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Sep 19, 2005
 |  BioCentury  |  Tools & Techniques

Renewing defensins

Defensins, which are short peptides that are part of the innate immune system, have been known for a quarter of a century. Last week, researchers described in Nature Immunologythe mechanism by which certain defensins act as viral entry inhibitors. In addition, the researchers told BioCentury that they are working on a way to manufacture defensins using recombinant techniques, which could remove the cost barrier that has prevented industry from pursuing them.

Genes for three classes of defensins have been described in humans: alpha, beta and theta. Alpha and beta defensins have been known for about 25 and 15 years, respectively. Alpha defensins are expressed in the intestine and white blood cells. Beta defensins are found on the surface of epithelial cells.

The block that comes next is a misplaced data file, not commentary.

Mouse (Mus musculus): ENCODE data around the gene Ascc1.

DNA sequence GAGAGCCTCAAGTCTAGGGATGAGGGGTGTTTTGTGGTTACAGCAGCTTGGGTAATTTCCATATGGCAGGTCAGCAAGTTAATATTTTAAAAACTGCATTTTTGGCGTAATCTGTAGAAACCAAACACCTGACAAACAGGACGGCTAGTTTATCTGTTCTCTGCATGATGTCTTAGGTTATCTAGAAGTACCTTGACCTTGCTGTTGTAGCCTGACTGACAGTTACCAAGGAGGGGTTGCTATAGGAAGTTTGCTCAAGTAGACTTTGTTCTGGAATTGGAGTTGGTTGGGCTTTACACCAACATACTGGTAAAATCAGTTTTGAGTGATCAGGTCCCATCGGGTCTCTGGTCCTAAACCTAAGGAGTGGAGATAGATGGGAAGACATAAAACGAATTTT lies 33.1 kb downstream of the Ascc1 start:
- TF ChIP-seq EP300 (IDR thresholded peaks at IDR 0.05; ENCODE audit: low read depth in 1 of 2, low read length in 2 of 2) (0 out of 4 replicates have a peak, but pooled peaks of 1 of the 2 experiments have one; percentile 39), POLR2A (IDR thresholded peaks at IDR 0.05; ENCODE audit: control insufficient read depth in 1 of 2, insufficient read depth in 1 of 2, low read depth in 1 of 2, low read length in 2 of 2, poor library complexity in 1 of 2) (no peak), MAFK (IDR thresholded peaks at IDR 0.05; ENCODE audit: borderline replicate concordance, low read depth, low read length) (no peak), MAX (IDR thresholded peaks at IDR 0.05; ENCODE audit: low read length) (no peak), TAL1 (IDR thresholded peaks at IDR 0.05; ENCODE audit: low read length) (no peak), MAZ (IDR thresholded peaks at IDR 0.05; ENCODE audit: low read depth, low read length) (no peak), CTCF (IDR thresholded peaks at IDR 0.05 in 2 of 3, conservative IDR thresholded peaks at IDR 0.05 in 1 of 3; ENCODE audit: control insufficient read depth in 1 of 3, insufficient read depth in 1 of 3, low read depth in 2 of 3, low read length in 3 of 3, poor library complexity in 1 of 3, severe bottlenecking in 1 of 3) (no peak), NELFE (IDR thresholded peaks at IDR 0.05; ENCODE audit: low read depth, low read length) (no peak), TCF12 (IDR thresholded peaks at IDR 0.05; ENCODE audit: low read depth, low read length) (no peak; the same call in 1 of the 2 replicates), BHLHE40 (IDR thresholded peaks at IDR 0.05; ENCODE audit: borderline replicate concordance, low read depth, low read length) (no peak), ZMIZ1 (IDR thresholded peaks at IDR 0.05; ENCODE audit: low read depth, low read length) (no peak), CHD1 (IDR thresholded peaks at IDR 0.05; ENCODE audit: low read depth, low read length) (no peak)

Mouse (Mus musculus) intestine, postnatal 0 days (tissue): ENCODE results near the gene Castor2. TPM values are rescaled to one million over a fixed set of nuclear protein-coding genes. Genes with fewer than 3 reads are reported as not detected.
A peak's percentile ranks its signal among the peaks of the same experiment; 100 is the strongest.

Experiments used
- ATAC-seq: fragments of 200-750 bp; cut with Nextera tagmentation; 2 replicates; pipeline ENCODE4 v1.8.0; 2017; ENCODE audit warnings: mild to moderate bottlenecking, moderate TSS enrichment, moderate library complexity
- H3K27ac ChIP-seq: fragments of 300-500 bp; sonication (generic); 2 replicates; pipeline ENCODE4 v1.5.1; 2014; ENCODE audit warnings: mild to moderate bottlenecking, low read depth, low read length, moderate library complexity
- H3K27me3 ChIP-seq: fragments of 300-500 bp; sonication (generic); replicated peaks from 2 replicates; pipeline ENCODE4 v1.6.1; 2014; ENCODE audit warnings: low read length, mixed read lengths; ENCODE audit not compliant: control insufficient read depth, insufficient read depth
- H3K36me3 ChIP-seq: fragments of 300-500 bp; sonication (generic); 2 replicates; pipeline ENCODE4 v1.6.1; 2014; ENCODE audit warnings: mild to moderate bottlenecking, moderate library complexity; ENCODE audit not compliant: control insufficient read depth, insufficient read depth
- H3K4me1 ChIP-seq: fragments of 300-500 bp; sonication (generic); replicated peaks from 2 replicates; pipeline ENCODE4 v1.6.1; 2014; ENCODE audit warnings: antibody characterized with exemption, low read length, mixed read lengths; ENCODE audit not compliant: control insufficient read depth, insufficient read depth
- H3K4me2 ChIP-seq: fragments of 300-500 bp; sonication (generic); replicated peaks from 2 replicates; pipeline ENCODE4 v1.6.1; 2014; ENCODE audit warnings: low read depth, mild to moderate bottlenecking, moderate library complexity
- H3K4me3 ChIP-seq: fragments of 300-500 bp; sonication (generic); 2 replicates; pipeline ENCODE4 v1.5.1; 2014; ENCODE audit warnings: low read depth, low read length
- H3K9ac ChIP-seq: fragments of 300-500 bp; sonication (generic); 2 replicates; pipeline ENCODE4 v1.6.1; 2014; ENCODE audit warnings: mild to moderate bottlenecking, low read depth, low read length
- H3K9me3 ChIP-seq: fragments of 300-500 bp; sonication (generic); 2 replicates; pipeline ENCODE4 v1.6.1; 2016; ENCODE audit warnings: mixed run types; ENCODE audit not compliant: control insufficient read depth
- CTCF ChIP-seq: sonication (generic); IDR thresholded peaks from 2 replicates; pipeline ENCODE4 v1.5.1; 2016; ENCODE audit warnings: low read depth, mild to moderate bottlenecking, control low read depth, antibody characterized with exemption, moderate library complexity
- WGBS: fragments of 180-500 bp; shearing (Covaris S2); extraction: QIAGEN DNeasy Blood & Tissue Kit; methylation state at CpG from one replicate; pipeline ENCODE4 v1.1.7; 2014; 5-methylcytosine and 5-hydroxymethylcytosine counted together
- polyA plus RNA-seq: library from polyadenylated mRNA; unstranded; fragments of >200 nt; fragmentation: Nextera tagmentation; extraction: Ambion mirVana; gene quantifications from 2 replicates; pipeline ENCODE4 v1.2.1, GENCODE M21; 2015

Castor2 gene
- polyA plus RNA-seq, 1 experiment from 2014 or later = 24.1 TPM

Theta defensins were first described in 1999. Though their RNA is expressed in human white blood cells and muscle cells, theta defensin peptides have not been shown to be made in humans because of a stop...

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